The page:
Software as a Service (SaaS) is exploding. With the advent of cloud computing, small developers can deploy SaaS applications at scale without the massive capital expenditures that used to be required for hardware and IT personnel.
Best of all, rather than a “boom and bust” revenue cycle of traditional product development, SaaS products tend to enjoy consistent and predictable product revenue. Consider the following diagram of the revenue stream for a successful software product in a traditional release cycle:
Figure 1: Revenue model. Traditional Software Release
The revenue peaks come with new releases. Then, revenue declines until the next release. Rinse, lather, repeat. In contrast, look at revenue associated with a successful SaaS product:
Figure 2: Revenue model. Software as a Service
Notice that the peaks and valleys are smoothed out. The revenue stream has consistency from month to month without the “boom and bust” cycles that come with traditional software. In addition to this predictable revenue stream, developers don’t worry about amassing the funds for their next release. Neither do they have to add superfluous functionality to justify a new release to consumers. With the traditional model, developers constantly are on the hunt for features to add – because without new features, consumers have no reason to purchase new versions.
Consumers benefit from SaaS
While those benefits are enjoyed by developers, SaaS also provides benefits for consumers. Consumers can allocate a fixed monthly or yearly budget for their software. IT departments don’t need to requisition large sums of money for a new revision of software. Traditionally, software expenditures are hard to prioritize and plan for. Employees are often frustrated by rejected requests for new versions of software due to software budgets being too inflexible to deal with unanticipated new versions. With SaaS, these frustrations are eliminated.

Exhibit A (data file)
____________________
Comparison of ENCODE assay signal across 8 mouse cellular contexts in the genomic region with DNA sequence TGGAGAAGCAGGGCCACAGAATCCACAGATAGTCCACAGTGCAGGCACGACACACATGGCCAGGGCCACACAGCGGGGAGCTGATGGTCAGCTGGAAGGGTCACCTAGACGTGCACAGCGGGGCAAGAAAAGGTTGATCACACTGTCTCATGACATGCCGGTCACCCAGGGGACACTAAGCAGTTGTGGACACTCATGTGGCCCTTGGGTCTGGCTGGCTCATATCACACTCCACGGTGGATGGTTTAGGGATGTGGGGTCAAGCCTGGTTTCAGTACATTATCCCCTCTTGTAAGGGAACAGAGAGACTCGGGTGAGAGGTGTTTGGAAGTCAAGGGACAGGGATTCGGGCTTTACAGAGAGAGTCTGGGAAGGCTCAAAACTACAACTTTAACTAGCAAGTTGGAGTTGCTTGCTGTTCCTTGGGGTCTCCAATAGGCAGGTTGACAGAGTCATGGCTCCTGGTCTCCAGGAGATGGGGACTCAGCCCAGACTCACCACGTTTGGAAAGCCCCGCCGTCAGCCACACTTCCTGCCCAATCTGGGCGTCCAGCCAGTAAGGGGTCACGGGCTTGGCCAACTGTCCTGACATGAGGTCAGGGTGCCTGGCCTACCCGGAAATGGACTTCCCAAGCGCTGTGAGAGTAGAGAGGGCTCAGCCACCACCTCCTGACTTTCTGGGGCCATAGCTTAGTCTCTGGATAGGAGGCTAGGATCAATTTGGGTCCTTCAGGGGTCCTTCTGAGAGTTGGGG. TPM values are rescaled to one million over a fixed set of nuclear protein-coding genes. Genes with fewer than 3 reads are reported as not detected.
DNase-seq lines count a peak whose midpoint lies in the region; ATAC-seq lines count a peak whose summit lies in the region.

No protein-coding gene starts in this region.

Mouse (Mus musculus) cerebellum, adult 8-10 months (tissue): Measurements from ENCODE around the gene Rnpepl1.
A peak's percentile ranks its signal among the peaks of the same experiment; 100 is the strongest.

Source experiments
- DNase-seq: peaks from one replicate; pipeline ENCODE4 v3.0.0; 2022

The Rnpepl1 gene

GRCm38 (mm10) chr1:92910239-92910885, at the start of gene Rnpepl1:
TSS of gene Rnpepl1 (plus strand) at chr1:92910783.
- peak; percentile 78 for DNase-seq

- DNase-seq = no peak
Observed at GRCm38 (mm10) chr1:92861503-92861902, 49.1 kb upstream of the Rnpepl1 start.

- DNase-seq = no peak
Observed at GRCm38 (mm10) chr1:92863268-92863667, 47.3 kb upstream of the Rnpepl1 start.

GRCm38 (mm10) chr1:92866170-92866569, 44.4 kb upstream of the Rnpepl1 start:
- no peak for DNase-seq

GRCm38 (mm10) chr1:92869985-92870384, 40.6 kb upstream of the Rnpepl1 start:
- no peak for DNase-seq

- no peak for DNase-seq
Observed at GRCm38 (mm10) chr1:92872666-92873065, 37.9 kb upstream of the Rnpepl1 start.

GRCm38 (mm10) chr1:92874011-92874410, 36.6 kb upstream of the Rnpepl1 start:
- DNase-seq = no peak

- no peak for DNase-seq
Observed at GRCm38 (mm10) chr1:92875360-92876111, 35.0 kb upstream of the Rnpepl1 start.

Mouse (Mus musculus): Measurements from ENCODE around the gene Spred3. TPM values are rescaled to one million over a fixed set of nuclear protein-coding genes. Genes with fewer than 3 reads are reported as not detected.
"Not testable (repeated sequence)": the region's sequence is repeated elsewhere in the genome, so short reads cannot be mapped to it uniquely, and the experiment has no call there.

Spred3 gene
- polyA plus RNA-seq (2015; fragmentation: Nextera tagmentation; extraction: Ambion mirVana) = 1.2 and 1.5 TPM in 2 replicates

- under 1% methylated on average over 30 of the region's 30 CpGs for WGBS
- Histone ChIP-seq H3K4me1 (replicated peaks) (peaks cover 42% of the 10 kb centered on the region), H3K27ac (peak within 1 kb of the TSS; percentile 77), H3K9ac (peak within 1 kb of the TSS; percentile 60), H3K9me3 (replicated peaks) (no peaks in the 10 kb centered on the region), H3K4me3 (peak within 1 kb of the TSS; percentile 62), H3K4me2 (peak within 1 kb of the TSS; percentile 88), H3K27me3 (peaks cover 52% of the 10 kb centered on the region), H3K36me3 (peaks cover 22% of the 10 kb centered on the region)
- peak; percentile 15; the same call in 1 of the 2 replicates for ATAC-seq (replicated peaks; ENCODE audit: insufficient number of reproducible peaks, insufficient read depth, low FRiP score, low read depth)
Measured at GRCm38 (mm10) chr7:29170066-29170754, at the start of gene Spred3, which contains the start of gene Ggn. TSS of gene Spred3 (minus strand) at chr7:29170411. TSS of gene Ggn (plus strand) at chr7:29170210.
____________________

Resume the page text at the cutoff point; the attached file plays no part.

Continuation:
Also, if software does not meet the needs of an organization, it can be terminated after a short period of time without a significant investment. Finding out that expensive software does not work for your organization can be a very costly mistake when purchasing software under the traditional model.
With all of these benefits, there are still pitfalls to be aware of. Under SaaS, customers do not own licenses for their software. When they stop paying for a SaaS product, they have no further access to the software. This makes some customers leery of a perpetual software license.
But truly, what is the value of old software? After all, very few still use their license of Office ’98! Once, cars were the ultimate depreciating asset. No longer. Software is. The value of most software licenses over time is zero.
With that said, a customer must feel like a SaaS product is worth putting their long-term investment into it. Recently, Newton, a SaaS email client, shut down. For most, their $100/yr. subscription was not worth it. Do your homework! See what the market will bear.
The successful SaaS developer will also make sure that their product does not stagnate. This means continual improvement has to be their modus operandi. Users expect that their experience will improve over time and that they will become more productive as time goes on. Continual refinement and improvement (SaaS developers should consider an Agile approach) is the way to retain satisfied customers and gain new ones.